But when I took my romper off, the damage was more severe than I had anticipated. So I took both it and my panties off and were rinsing them out in the sink. I’ll spare you the details but based on what the rinse revealed, it was anything but a light day.
I walked out of the bathroom, 20 minutes later, with soaking wet drawers and a jumpsuit. But a clean wet, with soap and water. So I dealt with the discomfort.
On my way home I sat on the plastic bag my pads came in and rode an hour back home, having learned a very vital lesson. Tampons aren’t exactly the devil…but knowing my life and my flow, I’ll always need a trusty pad as a backup.
Last night, my sister and I were watching TV when some type of feminine hygiene commercial came on. In the commercial the women were dispelling myths about their periods. All of the myths were indeed false, until one woman said, “I used to think that people would be able to smell my period.” Immediately, I looked over at my sister. There was some truth behind that myth. If you wash properly and there are no other vaginal health issues, then people shouldn’t be able to smell your period. But, if you neglect your personal hygiene, there’s a good chance the funk might hit the fan…like literally.
If you don’t believe this is true, check out this absolutely humiliating story about a woman who woke up late for work and didn’t shower in the morning, though she was on her period. Here’s how her day at the office played out.
Suddenly, Corynne noticed something was amiss. It smelled like an “animal died.” I didn’t smell it. Funny how that works. Corynne was screaming how bad it smelled. “It’s coming in waves,” Olivia said…But then I did smell it. We moved around, and strangely, wherever I moved, we had pinpointed and isolated the spot!.. It was my period-blood-overflowing vagina all along…
She didn’t realize it was her period blood until she went home and used the restroom.
And then — AS ONE DOES — I went to the bathroom. That’s when I nearly passed out at the smell of my now near-toxic-fumes-level of massive menstruation…
In this woman’s defense, she mentioned that up until that day, her flow was too light so she took a supplement to increase blood flow. Well she certainly, got more than she bargained for. And though her story is a bit of a hot mess, there’s a lesson to be learned here. The lesson is when you’re on your period, wash your vadge, two or three times a day if you have to and change your napkin or tampon often. Hopefully, these are lessons we learned right around puberty when our mothers handed us our first sanitary napkin. I know in my house, my mother warned me about vaginal odor saying, “By the time you smell yourself, someone else has already smelled you.” I don’t know how true that is; I’d like to think if my vadge stinks, I’d be the first to know. But I can understand why she said it. It was a warning not to be caught slippin.’ Don’t be foul.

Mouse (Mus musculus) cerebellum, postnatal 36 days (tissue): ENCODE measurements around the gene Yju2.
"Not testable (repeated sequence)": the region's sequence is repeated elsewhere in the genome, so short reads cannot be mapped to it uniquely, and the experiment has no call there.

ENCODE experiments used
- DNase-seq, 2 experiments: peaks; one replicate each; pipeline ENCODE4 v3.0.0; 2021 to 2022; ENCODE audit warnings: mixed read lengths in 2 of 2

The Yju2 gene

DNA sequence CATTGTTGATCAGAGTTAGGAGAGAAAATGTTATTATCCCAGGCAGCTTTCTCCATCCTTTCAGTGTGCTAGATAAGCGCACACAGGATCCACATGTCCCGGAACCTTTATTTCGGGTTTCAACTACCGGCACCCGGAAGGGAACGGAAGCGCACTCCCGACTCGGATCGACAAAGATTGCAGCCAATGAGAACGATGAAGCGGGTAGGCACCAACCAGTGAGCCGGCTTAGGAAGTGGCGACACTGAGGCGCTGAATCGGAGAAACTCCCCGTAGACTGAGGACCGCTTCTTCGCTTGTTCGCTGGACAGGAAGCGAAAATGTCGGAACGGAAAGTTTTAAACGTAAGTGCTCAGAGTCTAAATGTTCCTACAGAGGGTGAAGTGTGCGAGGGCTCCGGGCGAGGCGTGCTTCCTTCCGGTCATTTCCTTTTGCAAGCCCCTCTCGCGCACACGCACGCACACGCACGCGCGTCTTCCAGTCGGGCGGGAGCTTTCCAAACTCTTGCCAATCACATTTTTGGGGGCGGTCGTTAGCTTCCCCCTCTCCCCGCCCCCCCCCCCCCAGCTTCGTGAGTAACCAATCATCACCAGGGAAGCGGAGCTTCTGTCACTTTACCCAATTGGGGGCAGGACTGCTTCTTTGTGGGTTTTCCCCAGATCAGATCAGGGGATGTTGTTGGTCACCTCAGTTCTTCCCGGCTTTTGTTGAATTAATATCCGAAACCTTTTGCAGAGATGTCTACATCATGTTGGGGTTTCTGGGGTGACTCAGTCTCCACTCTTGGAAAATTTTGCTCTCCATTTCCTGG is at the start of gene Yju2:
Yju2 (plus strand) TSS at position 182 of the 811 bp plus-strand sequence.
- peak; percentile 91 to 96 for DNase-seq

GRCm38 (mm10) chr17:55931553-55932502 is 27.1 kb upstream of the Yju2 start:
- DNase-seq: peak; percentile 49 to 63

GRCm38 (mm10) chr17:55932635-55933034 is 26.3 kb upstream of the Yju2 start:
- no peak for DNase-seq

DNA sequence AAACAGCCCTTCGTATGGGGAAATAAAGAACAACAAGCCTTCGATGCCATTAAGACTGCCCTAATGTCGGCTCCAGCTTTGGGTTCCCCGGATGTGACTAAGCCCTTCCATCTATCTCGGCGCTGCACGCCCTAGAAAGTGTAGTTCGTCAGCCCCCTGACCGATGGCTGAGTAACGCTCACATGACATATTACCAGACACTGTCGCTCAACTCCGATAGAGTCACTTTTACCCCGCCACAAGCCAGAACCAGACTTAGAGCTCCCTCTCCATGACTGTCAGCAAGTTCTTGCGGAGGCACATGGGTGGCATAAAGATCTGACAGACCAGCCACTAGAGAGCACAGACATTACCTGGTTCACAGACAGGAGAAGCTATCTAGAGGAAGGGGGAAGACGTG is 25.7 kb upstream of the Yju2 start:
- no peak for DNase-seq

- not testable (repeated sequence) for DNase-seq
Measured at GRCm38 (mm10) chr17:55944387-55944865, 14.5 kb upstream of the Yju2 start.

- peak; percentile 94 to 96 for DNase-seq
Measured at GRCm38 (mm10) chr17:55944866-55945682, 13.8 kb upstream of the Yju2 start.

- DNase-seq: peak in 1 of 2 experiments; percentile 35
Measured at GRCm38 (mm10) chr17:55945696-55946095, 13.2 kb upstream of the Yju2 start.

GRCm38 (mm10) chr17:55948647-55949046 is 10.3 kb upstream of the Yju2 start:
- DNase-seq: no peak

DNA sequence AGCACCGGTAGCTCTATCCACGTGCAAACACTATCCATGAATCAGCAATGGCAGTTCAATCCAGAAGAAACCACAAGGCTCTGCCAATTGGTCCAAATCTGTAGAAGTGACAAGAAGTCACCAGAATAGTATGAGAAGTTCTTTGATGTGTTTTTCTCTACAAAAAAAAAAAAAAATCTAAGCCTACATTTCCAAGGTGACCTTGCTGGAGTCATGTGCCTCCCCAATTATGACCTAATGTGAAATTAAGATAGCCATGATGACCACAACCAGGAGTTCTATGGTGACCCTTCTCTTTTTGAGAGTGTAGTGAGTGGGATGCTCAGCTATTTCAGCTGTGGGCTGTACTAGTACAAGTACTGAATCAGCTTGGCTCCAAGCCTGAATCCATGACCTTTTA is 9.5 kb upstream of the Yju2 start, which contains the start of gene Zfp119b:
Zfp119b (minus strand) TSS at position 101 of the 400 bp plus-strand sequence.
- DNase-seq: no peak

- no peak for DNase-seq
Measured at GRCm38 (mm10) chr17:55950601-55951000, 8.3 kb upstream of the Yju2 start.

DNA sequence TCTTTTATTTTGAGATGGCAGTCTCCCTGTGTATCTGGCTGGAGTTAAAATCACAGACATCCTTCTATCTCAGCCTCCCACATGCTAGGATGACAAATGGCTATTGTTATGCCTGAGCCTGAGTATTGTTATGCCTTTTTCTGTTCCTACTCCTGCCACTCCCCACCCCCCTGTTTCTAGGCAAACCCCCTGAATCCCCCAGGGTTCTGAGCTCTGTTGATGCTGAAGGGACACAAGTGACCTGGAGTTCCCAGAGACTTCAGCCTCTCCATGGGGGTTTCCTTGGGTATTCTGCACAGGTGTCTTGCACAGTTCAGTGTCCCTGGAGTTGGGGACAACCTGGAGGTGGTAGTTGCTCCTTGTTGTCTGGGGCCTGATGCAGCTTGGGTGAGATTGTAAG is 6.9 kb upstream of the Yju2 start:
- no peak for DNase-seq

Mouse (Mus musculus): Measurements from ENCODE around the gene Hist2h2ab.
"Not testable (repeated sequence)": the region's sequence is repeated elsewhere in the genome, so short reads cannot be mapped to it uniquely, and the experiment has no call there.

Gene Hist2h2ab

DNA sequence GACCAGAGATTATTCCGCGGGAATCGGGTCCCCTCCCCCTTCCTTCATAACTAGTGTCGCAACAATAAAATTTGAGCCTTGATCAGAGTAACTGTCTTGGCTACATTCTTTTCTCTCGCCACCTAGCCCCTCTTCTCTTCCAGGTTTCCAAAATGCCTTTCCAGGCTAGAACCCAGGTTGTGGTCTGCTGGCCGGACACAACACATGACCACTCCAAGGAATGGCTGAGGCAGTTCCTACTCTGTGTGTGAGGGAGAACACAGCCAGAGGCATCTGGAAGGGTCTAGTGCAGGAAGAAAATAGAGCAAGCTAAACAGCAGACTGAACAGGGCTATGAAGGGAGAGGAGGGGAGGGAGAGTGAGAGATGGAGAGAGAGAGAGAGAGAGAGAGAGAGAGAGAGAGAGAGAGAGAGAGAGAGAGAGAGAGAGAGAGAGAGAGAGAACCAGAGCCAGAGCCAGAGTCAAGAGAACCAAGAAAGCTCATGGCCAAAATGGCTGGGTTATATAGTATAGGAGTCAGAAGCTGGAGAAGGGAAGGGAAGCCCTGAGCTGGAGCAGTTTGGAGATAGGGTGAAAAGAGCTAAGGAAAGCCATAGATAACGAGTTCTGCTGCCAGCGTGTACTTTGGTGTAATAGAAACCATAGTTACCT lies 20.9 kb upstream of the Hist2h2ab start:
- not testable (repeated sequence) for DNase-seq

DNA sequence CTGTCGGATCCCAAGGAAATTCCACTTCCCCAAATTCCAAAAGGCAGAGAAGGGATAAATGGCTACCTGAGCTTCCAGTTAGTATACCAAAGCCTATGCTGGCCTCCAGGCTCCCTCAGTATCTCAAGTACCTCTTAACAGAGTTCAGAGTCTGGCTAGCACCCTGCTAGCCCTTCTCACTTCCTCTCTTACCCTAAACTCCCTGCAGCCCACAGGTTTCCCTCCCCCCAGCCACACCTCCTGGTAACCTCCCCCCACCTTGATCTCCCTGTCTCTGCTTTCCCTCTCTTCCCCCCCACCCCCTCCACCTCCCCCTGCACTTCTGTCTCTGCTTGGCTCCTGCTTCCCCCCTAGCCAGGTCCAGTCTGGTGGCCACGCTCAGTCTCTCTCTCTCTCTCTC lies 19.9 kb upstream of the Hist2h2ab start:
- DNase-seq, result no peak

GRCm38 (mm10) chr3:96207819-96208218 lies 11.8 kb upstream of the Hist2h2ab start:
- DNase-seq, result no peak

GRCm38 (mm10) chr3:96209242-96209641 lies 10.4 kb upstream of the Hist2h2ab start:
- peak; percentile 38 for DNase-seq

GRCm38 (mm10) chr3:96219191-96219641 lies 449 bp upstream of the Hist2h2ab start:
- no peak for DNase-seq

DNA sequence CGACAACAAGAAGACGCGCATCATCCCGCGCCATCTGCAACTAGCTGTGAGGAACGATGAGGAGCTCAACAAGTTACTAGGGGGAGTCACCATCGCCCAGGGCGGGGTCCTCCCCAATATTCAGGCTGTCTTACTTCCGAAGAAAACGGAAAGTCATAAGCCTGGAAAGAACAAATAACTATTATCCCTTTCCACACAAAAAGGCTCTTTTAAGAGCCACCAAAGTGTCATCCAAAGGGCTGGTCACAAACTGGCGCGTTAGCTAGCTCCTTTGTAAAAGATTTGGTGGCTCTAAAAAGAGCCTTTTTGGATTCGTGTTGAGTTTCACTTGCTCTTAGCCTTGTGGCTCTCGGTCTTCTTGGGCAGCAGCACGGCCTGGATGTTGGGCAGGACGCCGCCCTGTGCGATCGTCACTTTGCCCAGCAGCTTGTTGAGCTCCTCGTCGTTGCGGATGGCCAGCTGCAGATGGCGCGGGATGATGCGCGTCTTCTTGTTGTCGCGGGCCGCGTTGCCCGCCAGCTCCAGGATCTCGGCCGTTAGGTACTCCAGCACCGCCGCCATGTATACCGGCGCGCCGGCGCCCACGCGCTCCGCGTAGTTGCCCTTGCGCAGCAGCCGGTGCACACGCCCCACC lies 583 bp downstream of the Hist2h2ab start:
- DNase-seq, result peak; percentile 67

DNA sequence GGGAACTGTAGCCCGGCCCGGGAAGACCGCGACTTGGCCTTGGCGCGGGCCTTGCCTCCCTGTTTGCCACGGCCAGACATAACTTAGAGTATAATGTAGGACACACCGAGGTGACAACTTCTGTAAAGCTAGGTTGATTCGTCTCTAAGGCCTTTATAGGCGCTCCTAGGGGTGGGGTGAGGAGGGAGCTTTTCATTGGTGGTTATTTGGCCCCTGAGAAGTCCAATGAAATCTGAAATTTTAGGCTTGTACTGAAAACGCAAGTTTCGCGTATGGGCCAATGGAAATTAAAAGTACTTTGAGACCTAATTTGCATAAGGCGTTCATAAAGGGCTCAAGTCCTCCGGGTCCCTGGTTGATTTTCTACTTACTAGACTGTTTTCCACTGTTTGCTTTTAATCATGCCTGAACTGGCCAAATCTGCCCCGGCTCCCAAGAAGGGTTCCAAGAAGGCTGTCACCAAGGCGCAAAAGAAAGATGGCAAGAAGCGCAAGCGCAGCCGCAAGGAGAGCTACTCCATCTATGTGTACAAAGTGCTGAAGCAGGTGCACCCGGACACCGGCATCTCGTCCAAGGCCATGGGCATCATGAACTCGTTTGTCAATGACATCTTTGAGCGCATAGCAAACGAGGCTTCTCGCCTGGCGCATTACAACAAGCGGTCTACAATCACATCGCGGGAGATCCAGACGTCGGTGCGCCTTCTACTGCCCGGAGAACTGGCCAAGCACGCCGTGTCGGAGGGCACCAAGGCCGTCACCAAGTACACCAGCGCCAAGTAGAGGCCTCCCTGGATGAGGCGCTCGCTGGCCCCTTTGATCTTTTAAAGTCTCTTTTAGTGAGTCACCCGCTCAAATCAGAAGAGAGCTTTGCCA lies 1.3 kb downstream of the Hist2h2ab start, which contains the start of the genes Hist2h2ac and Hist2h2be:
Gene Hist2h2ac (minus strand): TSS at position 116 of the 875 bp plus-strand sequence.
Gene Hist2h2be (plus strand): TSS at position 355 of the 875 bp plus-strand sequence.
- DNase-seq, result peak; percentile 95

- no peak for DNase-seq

If however, you found that you were one of the coworkers in the situation above and you knew that the odor was coming from your coworker’s pants, how would you handle it?
Would you pull her aside? Would you ignore it or would you wait until she left the room and talk about her with the other employees? If you would tell her, how would you go about having that conversation? What would you say to make her aware of the issue without humiliating her anymore than necessary? Do tell.
I have to say, I really have some very keen friends within my Facebook network. For instance, Modupe Liston, a Milwaukee activist, posted a very poignant thought on her wall, “How come there is not an organized women’s movement against the absurdity of high prices for feminine hygiene products such as tampons and pads?”
Always Ultra Thin Overnights with Flexi-wings has been my staple product since they were invented. I’ve never been a tampon girl as I have developed an abnormal fear of Toxic Shock Syndrome, thanks in part to my reading of the insert from a pack of tampons as a child (long story). Yet over the last couple of years, I too have noticed that my beloved sanitary napkins has begun to slowly creep up in price. It’s not like an item that I can go without – unless I plan on taking up residency inside a menstruating hut, like the Dogon women of West Mali, for one week out of a month. Actually, that wouldn’t be a bad idea if the hut came with cable television and dark chocolate chip cookies. But alas, I don’t own a hut but I do have bills, which means that my hemorrhaging A$$ has to get up and go to work.
Anyway, the average cost for my necessity ranges between $7 to $9, depending upon the size of the package I get. Since I tend to flow on the heavy side, I go through about four to five of those suckers a day, which means that I use about a pack of around 36 in a month’s span. Based upon my rough estimations, my Aunt Flow costs me about $84 dollars a year, which means that I have paid thus far around $1260 since I was 15. And by the time I’m relieved of my womanly duty (i.e. menopause), I will have spent over $3000, just on sanitary napkins. Of course, this cost does not include inflation. Nor does it include the cost of party-liners, PMS relief, chocolate chip cookies and Victoria’s Secret panties that my aunt ruined. If we factor in these additional expenditures, we are probably looking at an additional $5000 over a lifetime. That is almost $10,000 of my hard earned money, which I have no say-son in.
The fact is that owning a vagina is pretty costly; from the pap smears, to infections, to the birth control, to actually giving birth, to menopause, woman must absorb certain costs that are exclusively spent on maintaining our natural, biological function. And who get’s rich off of this? Well since it is the elite that runs things and majority of the 1 percent are not women, let’s just say it’s men. And in a lot of ways, they have us by the…ahem…lady parts.